IIT Mandi researchers discover drug molecule to treat diabetes

The drug can be used as an orally administered medicine for type 1, type 2 diabetes, claims IIT Mandi researchers.

Indian Institute of Technology (IIT) MandiIndian Institute of Technology (IIT) Mandi

Abhiraj P | May 2, 2022 | 03:33 PM IST

NEW DELHI: A research team at the Indian Institute of Technology (IIT) Mandi have discovered a drug molecule called "PK2" to treat diabetes by triggering insulin release by the pancreas. The drug can be used as an orally administered medicine for diabetes, says a statement from IIT Mandi.

Insufficient insulin release by the pancreas can lead to diabetes issues. Drugs such as exenatide and liraglutide were used to trigger insulin release. The researchers at IIT Mandi used methods such as computer simulation to screen small molecules that could help in insulin release to find alternatives to these drugs.

The research team included Prosenjit Mondal, associate professor at the School of Basic Sciences, Subrata Ghosh, School of Basic Sciences, IIT Mandi, Sunil Kumar, ICAR- IASRI, PUSA, New Delhi, Budheswar Dehury, ICMR RMRC, Bhubaneswar, Khyati Girdhar, Shilpa Thakur, Abhinav Choubey, Pankaj Gaur, Surbhi Dogra, Bidisha Biswas and Durgesh Kumar Dwivedi.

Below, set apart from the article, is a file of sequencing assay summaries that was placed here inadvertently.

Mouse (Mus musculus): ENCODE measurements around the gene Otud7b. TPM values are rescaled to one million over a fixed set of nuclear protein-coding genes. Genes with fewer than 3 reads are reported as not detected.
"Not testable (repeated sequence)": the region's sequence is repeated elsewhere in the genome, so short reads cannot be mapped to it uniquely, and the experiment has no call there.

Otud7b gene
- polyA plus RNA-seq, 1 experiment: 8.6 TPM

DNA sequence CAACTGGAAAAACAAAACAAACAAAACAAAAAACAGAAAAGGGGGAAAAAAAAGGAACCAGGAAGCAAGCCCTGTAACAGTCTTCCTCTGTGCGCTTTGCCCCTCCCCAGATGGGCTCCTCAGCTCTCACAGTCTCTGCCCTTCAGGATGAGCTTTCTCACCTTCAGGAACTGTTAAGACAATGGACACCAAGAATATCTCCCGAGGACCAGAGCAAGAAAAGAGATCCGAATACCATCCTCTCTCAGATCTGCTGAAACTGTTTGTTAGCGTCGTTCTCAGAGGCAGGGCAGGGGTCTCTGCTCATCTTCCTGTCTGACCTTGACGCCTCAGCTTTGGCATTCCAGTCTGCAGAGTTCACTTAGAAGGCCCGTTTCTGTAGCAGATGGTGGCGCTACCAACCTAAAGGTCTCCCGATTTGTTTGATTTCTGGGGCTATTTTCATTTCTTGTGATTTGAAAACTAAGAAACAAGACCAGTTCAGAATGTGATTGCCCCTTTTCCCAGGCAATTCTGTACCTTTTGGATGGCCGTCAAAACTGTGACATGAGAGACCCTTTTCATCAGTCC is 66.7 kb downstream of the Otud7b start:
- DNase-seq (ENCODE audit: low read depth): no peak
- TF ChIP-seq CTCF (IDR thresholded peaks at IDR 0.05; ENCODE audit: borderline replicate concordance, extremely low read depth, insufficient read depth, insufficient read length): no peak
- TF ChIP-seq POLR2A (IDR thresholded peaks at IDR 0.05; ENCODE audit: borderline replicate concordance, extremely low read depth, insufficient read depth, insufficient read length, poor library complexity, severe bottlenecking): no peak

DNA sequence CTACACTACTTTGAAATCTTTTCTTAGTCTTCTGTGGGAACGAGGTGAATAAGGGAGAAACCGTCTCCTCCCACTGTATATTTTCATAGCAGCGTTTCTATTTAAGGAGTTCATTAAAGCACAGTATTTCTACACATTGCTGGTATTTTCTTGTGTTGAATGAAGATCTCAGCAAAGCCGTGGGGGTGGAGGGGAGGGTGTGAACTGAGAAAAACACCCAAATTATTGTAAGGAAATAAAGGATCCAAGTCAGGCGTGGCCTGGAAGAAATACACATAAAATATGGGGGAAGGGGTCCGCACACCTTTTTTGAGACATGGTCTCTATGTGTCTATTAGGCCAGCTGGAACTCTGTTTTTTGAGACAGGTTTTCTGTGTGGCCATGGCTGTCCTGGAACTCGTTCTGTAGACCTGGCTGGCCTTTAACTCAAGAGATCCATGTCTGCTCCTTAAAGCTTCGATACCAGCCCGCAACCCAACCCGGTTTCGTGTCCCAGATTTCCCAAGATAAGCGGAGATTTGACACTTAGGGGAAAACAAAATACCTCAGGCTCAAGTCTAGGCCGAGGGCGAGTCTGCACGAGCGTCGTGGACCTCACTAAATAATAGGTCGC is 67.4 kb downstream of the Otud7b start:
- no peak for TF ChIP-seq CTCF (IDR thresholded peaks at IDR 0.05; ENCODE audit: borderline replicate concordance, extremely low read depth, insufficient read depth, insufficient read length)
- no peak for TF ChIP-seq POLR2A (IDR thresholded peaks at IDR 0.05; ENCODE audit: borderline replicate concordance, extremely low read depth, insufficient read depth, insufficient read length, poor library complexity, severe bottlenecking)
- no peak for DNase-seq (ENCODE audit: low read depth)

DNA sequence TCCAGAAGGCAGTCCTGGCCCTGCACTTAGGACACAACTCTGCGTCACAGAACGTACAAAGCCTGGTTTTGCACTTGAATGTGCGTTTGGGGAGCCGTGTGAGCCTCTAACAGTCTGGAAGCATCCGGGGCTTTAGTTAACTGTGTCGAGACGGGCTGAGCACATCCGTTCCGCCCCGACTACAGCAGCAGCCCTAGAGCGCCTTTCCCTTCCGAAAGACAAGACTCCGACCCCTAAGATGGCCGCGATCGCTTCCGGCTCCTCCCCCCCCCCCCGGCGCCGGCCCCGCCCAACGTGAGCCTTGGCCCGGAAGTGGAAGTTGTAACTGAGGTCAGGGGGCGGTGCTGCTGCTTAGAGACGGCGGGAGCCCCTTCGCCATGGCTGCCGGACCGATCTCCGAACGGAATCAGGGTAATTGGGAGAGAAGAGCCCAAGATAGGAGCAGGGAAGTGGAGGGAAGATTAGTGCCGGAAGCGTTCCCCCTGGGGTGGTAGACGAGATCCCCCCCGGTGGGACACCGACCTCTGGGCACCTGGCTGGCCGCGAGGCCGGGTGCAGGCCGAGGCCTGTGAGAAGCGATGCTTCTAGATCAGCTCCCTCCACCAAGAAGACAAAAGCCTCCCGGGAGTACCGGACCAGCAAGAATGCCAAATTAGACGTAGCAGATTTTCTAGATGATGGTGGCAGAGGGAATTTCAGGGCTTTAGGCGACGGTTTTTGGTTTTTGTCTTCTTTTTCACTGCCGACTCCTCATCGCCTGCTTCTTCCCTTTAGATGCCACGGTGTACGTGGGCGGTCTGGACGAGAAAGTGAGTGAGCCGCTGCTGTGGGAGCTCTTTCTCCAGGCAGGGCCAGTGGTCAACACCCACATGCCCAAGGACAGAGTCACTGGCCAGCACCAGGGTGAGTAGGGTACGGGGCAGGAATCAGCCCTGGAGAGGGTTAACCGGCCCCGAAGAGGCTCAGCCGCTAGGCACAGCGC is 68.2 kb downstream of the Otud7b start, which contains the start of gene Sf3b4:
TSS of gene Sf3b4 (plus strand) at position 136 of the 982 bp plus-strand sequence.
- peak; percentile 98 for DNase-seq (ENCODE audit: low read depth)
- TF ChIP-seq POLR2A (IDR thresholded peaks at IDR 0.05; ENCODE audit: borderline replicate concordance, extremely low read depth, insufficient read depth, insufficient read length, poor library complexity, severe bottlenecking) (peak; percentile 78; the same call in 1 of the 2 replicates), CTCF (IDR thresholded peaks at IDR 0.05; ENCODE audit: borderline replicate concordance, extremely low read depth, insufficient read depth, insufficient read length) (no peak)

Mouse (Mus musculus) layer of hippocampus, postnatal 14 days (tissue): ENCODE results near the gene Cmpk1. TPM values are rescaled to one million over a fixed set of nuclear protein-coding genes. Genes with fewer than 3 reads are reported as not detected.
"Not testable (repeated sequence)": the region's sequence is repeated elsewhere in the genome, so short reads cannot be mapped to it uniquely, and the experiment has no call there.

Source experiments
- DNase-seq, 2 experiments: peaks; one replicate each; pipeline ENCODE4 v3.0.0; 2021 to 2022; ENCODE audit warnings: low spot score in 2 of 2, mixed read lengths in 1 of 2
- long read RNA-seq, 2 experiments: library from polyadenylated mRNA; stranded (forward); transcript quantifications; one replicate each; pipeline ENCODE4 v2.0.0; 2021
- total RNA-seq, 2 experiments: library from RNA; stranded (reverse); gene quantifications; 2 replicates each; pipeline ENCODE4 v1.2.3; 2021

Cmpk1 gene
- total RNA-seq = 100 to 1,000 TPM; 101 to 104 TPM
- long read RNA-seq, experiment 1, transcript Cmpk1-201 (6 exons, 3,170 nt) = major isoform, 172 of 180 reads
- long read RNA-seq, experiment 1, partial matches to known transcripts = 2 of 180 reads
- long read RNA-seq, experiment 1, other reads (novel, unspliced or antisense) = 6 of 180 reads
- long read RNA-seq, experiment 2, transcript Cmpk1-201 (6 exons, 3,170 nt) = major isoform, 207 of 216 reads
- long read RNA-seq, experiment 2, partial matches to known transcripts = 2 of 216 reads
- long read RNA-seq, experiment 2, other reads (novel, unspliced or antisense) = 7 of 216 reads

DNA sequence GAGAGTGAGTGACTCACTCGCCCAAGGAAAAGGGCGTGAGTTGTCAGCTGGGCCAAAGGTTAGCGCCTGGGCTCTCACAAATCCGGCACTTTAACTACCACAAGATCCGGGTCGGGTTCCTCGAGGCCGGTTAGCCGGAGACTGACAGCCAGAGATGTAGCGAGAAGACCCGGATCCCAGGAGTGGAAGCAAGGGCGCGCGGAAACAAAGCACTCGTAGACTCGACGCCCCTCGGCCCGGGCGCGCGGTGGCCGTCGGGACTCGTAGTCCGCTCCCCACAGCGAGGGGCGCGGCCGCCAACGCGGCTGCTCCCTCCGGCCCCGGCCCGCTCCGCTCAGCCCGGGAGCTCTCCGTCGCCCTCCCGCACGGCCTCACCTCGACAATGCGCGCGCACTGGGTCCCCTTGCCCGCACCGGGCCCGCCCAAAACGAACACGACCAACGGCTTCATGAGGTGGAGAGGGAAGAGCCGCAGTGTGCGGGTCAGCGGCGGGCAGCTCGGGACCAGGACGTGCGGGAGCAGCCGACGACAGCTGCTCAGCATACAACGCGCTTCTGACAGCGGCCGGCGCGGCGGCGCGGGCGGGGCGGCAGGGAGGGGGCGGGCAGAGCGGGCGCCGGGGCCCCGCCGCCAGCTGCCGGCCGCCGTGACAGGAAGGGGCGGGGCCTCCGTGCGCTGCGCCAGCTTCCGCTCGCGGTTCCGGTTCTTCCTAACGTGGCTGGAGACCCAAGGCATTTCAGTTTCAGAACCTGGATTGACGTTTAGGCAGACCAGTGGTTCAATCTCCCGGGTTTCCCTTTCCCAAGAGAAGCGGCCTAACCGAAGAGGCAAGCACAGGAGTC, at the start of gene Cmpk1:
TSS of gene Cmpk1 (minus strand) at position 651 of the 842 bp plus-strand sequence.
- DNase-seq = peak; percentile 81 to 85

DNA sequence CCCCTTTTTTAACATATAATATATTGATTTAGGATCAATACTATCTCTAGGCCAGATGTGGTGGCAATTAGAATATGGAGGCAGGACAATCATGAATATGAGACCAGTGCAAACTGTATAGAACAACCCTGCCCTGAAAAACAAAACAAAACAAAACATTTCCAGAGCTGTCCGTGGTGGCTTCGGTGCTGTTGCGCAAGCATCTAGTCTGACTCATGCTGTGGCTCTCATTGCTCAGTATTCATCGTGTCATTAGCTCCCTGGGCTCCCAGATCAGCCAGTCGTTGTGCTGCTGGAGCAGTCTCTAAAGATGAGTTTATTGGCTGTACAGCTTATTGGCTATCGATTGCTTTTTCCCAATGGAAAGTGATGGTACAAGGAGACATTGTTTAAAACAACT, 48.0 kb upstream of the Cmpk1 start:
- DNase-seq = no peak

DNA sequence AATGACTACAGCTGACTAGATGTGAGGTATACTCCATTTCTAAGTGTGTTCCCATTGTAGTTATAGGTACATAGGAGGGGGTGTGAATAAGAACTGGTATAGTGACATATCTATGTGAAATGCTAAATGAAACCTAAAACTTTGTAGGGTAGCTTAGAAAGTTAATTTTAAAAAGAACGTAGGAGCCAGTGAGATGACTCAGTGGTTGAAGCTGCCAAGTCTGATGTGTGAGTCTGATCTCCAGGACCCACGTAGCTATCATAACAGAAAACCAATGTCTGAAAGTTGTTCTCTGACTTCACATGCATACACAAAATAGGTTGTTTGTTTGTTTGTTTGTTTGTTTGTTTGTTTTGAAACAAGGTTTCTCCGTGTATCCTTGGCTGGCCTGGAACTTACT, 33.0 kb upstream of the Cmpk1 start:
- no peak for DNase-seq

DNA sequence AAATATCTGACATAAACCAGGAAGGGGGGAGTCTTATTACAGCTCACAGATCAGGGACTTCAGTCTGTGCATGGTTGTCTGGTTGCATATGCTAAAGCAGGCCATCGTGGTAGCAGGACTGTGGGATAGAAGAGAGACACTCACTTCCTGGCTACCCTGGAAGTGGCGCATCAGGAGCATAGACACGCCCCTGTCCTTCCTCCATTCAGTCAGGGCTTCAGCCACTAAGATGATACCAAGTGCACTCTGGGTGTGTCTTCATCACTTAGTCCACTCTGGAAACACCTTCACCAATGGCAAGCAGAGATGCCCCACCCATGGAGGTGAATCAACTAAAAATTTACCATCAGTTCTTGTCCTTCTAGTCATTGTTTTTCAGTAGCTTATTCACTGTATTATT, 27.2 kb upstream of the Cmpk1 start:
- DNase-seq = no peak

Also read | School timings in Rajasthan's five districts changed due to heatwave: Report

“Current drugs such as exenatide and liraglutide used for diabetes, are administered as injections, and they are costly and unstable after administration. We seek to find simpler drugs that are stable, cheap, and effective against both Type 1 and Type 2 diabetes,” said Mondal. “Beyond increasing insulin release, PK2 was also able to prevent and even reverse beta cell loss, a cell essential for insulin production, making it effective for both Type 1 and Type 2 diabetes,” he further said. The findings of the research have been published in the Journal of Biological Chemistry.

Also read | NEET: CMC Vellore’s 2022 MBBS batch is about to graduate; its size - 3 students

“We first tested the binding of PK2 on GLP1R proteins in human cells and found that it is able to bind well to GLP1R proteins. This showed that PK2 can potentially trigger insulin release by the beta cells,” said Girdhar.

Follow us for the latest education news on colleges and universities, admission, courses, exams, research, education policies, study abroad and more..

To get in touch, write to us at news@careers360.com.

Download Our App

Start you preparation journey for JEE / NEET for free today with our APP

  • Students250M+Students
  • College30,000+Colleges
  • Exams500+Exams
  • Ebooks1500+Ebooks
  • Certification12000+Certifications